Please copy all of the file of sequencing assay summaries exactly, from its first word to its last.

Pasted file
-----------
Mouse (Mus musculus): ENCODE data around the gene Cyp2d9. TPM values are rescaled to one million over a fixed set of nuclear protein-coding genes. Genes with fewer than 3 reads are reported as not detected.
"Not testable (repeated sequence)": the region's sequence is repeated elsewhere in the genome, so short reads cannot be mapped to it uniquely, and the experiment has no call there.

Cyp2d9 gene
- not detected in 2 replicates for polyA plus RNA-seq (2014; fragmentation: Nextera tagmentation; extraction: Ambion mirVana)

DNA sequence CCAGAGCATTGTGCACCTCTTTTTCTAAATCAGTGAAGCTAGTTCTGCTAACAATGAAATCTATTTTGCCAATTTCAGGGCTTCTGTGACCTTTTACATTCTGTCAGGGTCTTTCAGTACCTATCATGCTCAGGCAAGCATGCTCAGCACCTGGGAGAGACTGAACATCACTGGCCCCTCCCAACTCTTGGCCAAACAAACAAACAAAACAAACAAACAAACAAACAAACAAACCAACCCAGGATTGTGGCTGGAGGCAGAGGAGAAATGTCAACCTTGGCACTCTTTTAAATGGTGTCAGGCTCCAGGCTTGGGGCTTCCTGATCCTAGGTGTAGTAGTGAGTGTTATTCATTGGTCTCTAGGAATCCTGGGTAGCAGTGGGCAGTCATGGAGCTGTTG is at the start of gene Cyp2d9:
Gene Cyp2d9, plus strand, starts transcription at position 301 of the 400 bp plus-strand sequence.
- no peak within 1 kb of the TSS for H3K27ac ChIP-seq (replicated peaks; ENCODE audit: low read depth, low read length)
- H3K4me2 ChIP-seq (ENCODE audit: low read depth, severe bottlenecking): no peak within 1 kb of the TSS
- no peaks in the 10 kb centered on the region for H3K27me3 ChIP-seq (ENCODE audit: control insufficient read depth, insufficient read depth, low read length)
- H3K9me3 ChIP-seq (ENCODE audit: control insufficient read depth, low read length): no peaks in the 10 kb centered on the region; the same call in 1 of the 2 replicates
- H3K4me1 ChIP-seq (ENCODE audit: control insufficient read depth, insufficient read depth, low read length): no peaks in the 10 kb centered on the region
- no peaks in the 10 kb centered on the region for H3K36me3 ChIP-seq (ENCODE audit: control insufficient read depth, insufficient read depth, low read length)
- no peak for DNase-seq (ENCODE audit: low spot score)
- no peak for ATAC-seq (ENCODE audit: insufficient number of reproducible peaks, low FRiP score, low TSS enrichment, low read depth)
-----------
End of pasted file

Mouse (Mus musculus): ENCODE data around the gene Cyp2d9. TPM values are rescaled to one million over a fixed set of nuclear protein-coding genes. Genes with fewer than 3 reads are reported as not detected.
"Not testable (repeated sequence)": the region's sequence is repeated elsewhere in the genome, so short reads cannot be mapped to it uniquely, and the experiment has no call there.

Cyp2d9 gene
- not detected in 2 replicates for polyA plus RNA-seq (2014; fragmentation: Nextera tagmentation; extraction: Ambion mirVana)

DNA sequence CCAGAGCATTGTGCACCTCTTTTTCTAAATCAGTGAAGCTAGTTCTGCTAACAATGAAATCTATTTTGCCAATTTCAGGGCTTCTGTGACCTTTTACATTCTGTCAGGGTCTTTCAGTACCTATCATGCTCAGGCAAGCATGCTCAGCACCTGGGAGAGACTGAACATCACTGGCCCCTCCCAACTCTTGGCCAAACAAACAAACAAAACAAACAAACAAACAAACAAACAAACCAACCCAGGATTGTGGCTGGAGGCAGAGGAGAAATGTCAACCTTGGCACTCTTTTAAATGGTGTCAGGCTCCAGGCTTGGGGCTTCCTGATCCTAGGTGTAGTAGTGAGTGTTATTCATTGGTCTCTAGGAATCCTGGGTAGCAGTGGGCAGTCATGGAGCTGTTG is at the start of gene Cyp2d9:
Gene Cyp2d9, plus strand, starts transcription at position 301 of the 400 bp plus-strand sequence.
- no peak within 1 kb of the TSS for H3K27ac ChIP-seq (replicated peaks; ENCODE audit: low read depth, low read length)
- H3K4me2 ChIP-seq (ENCODE audit: low read depth, severe bottlenecking): no peak within 1 kb of the TSS
- no peaks in the 10 kb centered on the region for H3K27me3 ChIP-seq (ENCODE audit: control insufficient read depth, insufficient read depth, low read length)
- H3K9me3 ChIP-seq (ENCODE audit: control insufficient read depth, low read length): no peaks in the 10 kb centered on the region; the same call in 1 of the 2 replicates
- H3K4me1 ChIP-seq (ENCODE audit: control insufficient read depth, insufficient read depth, low read length): no peaks in the 10 kb centered on the region
- no peaks in the 10 kb centered on the region for H3K36me3 ChIP-seq (ENCODE audit: control insufficient read depth, insufficient read depth, low read length)
- no peak for DNase-seq (ENCODE audit: low spot score)
- no peak for ATAC-seq (ENCODE audit: insufficient number of reproducible peaks, low FRiP score, low TSS enrichment, low read depth)